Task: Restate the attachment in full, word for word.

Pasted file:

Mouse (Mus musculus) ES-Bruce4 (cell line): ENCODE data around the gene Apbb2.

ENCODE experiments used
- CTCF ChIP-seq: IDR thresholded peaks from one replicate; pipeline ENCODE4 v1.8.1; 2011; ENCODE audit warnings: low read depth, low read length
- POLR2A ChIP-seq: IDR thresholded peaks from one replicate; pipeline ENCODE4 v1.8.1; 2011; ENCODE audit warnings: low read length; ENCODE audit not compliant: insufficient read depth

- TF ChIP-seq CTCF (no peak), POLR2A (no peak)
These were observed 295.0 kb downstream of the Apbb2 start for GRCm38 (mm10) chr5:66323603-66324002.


Mouse (Mus musculus) ES-Bruce4 (cell line): ENCODE data around the gene Apbb2.

ENCODE experiments used
- CTCF ChIP-seq: IDR thresholded peaks from one replicate; pipeline ENCODE4 v1.8.1; 2011; ENCODE audit warnings: low read depth, low read length
- POLR2A ChIP-seq: IDR thresholded peaks from one replicate; pipeline ENCODE4 v1.8.1; 2011; ENCODE audit warnings: low read length; ENCODE audit not compliant: insufficient read depth

- TF ChIP-seq CTCF (no peak), POLR2A (no peak)
These were observed 295.0 kb downstream of the Apbb2 start for GRCm38 (mm10) chr5:66323603-66324002.